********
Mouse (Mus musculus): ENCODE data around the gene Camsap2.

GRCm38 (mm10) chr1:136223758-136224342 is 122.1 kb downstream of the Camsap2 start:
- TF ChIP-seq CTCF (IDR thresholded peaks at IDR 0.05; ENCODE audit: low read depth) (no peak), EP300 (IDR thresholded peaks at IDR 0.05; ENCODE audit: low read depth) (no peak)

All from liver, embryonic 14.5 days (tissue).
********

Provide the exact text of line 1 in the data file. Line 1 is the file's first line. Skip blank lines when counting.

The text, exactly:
Mouse (Mus musculus): ENCODE data around the gene Camsap2.